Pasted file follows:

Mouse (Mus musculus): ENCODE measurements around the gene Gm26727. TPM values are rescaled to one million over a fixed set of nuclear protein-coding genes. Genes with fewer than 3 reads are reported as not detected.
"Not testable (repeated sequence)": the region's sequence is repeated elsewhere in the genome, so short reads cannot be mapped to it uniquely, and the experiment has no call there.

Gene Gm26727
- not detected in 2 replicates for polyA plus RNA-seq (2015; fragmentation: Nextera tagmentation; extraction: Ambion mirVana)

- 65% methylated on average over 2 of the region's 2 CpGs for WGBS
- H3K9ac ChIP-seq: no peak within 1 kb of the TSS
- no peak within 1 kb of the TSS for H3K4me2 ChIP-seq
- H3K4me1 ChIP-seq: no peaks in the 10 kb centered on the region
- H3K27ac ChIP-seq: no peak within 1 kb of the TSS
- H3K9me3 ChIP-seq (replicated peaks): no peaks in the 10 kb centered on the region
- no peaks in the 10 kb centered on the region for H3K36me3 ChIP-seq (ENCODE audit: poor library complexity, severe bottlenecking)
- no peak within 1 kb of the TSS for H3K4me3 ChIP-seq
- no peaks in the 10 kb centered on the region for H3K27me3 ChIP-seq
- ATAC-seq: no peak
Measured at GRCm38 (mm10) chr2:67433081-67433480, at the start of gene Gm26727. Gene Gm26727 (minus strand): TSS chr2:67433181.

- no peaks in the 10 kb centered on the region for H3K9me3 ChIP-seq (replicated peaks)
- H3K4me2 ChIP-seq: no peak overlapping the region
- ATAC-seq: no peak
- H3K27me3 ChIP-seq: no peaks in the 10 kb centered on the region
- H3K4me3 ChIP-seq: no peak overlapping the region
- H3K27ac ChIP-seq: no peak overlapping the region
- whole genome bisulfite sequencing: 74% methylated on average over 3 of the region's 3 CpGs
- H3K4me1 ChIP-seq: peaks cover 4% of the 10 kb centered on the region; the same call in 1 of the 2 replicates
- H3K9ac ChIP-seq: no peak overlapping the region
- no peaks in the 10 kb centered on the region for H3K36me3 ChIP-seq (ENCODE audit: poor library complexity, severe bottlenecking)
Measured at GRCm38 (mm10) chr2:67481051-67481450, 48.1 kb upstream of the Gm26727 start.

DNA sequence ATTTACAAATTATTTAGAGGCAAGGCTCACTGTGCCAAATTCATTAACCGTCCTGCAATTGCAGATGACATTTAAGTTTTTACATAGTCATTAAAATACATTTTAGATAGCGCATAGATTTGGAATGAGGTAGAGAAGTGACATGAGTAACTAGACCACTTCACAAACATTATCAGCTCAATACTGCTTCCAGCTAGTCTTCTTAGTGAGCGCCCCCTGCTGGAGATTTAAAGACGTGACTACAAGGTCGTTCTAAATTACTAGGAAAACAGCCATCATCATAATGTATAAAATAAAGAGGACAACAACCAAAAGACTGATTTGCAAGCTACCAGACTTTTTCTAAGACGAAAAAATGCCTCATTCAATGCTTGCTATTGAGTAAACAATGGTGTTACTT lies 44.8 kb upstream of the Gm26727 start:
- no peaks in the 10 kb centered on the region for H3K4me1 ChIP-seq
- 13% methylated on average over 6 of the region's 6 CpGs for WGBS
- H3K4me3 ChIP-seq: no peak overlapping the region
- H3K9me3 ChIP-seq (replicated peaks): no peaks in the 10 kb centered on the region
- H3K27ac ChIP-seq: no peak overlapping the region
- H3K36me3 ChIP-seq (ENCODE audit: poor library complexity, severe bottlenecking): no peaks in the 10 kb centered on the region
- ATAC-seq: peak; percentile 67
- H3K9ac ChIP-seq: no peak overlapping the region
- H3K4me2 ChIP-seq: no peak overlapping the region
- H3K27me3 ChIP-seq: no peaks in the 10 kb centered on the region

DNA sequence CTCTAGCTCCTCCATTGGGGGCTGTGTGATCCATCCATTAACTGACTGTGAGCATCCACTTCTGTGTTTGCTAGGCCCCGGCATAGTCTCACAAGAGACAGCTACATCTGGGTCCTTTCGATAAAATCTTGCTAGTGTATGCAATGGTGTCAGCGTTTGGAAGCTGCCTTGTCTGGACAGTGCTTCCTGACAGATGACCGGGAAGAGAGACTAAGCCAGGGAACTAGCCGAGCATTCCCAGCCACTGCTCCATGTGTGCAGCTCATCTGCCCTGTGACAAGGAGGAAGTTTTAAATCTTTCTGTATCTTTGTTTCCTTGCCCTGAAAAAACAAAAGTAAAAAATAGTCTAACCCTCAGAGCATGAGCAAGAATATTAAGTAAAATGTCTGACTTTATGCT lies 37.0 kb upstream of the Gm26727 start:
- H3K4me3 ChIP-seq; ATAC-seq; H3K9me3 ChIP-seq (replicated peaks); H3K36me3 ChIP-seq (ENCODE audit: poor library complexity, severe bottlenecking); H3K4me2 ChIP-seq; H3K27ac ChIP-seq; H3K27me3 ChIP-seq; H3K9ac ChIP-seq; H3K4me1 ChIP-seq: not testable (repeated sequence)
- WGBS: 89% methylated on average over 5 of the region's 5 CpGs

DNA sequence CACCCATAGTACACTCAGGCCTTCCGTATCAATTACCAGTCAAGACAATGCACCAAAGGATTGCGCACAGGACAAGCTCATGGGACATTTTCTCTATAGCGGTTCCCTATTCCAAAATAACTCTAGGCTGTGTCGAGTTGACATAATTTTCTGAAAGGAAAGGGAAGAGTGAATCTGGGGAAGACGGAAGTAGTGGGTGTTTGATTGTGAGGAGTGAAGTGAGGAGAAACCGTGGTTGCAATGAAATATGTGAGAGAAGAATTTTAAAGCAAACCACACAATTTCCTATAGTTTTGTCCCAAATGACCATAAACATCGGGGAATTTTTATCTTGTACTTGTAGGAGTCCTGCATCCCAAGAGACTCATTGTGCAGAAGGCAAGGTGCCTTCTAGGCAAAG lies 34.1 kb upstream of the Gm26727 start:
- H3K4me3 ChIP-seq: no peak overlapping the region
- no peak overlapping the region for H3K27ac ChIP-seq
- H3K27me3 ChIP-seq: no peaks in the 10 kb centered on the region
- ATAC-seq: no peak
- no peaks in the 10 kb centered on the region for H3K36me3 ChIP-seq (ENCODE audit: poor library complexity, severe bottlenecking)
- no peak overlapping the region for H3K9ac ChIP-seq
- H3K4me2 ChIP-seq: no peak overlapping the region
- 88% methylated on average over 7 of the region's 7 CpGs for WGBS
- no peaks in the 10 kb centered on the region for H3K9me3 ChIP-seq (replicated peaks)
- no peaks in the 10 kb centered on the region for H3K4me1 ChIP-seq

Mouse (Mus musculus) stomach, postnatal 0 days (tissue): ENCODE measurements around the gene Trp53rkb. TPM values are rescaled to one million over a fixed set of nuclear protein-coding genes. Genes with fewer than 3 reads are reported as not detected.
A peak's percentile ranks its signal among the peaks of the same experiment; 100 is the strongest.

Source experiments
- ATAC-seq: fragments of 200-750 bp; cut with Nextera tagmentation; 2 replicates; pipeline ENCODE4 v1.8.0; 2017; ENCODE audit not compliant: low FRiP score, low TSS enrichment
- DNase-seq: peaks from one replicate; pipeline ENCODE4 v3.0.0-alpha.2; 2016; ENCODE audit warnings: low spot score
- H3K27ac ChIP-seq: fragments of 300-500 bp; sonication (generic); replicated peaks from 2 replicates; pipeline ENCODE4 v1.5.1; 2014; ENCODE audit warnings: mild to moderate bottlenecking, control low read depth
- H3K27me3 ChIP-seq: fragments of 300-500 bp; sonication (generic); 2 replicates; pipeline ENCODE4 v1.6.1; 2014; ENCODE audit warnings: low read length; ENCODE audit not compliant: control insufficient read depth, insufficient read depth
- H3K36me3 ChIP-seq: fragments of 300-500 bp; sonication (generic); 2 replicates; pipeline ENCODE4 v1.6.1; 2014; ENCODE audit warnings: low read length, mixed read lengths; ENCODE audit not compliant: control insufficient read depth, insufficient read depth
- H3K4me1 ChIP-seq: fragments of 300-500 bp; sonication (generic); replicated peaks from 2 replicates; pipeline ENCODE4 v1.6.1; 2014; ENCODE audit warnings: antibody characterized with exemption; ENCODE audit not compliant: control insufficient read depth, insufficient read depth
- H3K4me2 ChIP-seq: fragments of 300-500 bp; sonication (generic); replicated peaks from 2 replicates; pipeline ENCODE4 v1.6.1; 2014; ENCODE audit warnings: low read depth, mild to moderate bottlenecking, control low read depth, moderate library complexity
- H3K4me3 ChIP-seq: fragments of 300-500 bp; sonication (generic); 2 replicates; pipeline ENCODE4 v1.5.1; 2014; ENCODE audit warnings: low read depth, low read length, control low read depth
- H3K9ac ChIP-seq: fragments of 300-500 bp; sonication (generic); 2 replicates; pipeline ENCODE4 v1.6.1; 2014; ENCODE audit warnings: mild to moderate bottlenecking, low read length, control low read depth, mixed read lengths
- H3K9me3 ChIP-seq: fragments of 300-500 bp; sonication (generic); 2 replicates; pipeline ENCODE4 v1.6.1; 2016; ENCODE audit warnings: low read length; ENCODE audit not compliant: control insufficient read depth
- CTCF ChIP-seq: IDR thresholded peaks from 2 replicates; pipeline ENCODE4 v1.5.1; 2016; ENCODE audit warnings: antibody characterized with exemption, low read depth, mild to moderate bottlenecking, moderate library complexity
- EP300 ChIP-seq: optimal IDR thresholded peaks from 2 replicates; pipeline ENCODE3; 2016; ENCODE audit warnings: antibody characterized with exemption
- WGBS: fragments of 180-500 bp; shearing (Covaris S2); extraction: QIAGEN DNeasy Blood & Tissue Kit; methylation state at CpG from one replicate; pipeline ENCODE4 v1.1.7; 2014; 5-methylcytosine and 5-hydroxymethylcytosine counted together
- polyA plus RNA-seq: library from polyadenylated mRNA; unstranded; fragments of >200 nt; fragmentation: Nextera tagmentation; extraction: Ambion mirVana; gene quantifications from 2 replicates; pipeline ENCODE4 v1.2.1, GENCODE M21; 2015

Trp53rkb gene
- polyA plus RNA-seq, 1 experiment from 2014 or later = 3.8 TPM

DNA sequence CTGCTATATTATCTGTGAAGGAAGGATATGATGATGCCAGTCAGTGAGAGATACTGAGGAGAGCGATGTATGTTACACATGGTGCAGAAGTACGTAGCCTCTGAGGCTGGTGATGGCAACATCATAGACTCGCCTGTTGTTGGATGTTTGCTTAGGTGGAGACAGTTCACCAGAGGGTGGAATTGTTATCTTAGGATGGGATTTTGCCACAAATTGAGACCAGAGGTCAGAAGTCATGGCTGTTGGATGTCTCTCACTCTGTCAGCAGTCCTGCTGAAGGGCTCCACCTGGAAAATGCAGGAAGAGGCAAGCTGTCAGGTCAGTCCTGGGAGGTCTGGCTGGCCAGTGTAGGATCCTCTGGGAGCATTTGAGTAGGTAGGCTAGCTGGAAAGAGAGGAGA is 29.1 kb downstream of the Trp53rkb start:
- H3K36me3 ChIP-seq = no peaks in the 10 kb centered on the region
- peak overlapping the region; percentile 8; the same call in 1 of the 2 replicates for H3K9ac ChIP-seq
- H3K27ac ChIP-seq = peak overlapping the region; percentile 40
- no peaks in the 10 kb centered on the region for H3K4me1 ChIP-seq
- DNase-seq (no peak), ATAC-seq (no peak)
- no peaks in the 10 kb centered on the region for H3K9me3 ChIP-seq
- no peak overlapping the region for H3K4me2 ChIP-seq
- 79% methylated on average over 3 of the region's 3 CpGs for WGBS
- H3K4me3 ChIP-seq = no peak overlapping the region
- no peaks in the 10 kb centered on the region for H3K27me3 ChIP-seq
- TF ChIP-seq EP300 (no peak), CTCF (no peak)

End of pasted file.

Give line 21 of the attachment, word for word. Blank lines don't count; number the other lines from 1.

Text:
- H3K27ac ChIP-seq: no peak overlapping the region